Editorials

EDITORIAL

‘Doctor shopping’ is going to get more difficult

This undated photo provided by the Tennessee Bureau of Investigation shows fake Percocet pills that are actually fentanyl that were seized and submitted to bureau crime labs. Narcotics officers across the country are altering the way they do business due to concerns about fentanyl, a drug blamed in thousands of overdose deaths in recent years. Even minute amounts of fentanyl can be deadly, and police are being warned to avoid inhaling power or even touching the drug since it can be absorbed into the skin. (Tommy Farmer/Tennessee Bureau of Investigation via AP)
AP PHOTO

It may have taken a frightening surge in opioid abuse to speed action, but Massachusetts now has a user-friendly online system for keeping track of drug prescriptions. The state monitoring program went live last week, after a $6.2 million overhaul of an unwieldy system that many doctors avoided like a virus. The new one is simple and fast. It pulls in real-time data from prescriptions written for controlled substances, including widely used opiates like oxycodone and hydrocodone. Doctors, nurse practitioners, and other prescribers have to consult the database before writing such a prescription for any new patient, as well as when they give existing patients their first prescription for a controlled substance. Starting Oct. 15, they’ll be required by law to log on before scribbling their signature on any narcotics prescription.

Right off, the system should discourage “doctor shopping” — that’s when someone makes the rounds of physicians’ offices and emergency rooms, feigning pain to collect a stash of pills. The revamped database also might help doctors identify patients with chronic conditions who are unwittingly falling into a pattern of abuse or outright addiction. Conversely, it should give doctors the confidence to prescribe an opiate for a patient who has no record of abuse and is in need of pain relief. “This can only improve the qualify of life and safety for patients,” said James S. Gessner, president of the Massachusetts Medical Society. He’s right — there’s no obvious downside.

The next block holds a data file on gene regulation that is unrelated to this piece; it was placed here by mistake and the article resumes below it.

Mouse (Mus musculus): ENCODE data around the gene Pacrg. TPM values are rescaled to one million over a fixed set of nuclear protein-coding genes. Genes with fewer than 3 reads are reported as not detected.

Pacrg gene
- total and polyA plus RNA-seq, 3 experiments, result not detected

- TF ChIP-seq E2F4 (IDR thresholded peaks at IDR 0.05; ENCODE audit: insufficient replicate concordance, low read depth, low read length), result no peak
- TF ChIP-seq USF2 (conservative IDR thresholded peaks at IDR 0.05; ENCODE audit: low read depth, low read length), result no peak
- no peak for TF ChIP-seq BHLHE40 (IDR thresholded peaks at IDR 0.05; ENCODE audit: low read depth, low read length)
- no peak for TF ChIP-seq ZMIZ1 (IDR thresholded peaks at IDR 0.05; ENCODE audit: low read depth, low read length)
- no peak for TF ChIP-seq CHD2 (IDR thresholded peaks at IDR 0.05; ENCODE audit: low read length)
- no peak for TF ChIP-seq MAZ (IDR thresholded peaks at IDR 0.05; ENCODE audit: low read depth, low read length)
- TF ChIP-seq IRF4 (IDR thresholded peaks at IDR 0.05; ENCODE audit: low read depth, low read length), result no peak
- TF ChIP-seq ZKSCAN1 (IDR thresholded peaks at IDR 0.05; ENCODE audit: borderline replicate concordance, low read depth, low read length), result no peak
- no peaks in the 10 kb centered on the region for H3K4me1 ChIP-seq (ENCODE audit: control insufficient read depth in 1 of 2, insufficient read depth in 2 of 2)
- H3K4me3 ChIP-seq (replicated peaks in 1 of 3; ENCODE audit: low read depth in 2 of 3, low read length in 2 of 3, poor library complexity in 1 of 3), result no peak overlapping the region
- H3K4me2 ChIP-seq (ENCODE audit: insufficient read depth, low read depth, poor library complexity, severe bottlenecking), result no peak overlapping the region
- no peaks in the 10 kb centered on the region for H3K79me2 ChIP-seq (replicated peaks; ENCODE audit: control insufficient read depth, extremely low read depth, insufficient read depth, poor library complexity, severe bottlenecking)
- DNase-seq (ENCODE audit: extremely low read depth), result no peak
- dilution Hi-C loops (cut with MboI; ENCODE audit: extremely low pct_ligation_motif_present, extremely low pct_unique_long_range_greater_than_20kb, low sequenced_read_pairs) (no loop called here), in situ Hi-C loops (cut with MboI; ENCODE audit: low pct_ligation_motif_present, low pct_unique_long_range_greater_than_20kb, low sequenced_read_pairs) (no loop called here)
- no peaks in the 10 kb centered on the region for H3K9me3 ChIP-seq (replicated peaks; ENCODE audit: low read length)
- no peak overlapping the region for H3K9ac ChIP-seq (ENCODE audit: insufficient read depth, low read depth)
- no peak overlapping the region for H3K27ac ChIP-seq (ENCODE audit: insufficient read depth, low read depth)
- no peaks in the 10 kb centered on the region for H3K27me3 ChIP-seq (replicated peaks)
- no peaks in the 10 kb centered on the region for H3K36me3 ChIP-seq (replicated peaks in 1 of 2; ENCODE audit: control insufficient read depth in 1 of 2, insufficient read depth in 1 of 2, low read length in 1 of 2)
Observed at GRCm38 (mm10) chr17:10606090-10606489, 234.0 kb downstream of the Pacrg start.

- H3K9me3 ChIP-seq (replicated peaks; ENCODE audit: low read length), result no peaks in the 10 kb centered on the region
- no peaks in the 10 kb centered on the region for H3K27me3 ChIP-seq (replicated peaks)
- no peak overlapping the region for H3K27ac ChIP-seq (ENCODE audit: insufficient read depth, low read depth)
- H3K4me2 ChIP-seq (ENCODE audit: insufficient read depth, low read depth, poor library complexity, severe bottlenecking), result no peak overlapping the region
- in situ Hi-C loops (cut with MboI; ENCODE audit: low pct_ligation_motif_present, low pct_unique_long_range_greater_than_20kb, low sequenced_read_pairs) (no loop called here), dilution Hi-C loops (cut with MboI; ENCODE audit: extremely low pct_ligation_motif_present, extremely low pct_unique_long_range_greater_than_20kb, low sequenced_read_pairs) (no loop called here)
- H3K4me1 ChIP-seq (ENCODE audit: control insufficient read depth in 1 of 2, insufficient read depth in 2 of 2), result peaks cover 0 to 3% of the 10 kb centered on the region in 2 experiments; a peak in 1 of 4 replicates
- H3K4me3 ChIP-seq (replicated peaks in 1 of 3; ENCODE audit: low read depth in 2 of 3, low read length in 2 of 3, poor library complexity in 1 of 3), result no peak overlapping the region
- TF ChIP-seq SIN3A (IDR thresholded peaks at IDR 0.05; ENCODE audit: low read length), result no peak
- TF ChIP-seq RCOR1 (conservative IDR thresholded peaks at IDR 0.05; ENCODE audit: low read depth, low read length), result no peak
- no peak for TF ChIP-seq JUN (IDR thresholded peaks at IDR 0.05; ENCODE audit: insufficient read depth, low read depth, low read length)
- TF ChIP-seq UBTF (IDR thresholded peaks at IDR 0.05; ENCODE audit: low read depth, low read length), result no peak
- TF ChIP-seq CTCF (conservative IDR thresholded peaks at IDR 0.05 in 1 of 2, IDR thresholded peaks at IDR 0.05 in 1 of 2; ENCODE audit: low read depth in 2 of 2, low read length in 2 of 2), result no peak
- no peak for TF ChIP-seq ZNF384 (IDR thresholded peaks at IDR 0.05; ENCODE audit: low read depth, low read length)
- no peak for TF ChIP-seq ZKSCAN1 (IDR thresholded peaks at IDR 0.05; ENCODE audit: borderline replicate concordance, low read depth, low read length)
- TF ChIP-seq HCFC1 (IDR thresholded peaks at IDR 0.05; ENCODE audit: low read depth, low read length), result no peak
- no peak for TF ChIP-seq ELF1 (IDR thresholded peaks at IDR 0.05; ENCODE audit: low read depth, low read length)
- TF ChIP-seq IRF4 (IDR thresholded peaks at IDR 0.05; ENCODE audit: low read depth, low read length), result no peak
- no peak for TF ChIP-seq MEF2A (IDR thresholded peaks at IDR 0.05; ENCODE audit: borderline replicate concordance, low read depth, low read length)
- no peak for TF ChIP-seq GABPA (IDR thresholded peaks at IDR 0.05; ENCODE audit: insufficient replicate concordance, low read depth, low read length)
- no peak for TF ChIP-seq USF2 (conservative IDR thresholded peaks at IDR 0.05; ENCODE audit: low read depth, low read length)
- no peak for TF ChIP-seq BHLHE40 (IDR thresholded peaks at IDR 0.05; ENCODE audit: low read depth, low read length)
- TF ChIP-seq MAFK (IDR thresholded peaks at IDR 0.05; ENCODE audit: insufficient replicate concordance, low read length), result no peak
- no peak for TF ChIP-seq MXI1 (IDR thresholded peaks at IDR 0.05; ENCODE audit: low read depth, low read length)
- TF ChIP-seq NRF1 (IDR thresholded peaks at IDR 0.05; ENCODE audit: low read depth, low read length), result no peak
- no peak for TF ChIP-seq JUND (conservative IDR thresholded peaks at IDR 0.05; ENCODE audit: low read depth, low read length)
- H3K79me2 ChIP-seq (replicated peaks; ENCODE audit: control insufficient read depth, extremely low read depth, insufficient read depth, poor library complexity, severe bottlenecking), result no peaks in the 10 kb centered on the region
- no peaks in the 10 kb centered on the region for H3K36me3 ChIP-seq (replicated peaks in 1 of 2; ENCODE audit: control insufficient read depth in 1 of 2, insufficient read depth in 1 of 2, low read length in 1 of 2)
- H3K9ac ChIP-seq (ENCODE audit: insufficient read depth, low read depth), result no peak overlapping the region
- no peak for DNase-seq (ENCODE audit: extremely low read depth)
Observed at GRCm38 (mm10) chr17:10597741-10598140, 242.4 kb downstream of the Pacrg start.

Still, the initial response to the monitoring system was sluggish — the medical mainstream doesn’t easily change course. By the end of last week, though, acceptance was spreading. About 80 percent of Massachusetts’ 46,634 prescribers had signed up, according to the Department of Public Health, and 71 percent of the 25,457 doctors and other health professionals who prescribed an opioid during the last six months were on board. More important, plenty of them are using the system. The number of searches has topped 10,000 every day since the Aug. 22 launch, said DPH spokesman Scott Zoback, and the average response time has been a zippy 1.5 seconds. Of course, it’s too soon to know how many of those inquiries changed a doctor’s mind about how to treat a patient.

Advertisement

The database is just one tool in the effort to curb the scourge of opioids, and the technology is going up against a formidable force — human ingenuity. Some people desperate to get their hands on a vial of Percocet won’t limit their hunt to within Massachusetts borders. State officials say the monitoring system’s data will be shared with similar programs in Connecticut, Rhode Island, and Vermont. New York is expected to be online by the end of this month, and there are plans for data sharing with Maine and New Hampshire. That’s encouraging, but even greater coordination is needed to put a real squeeze on cross-border pill peddling. Congress should act swiftly to establish and fund a national database modeled after Massachusetts’ streamlined system. This is one of those matters that really does involve life and death.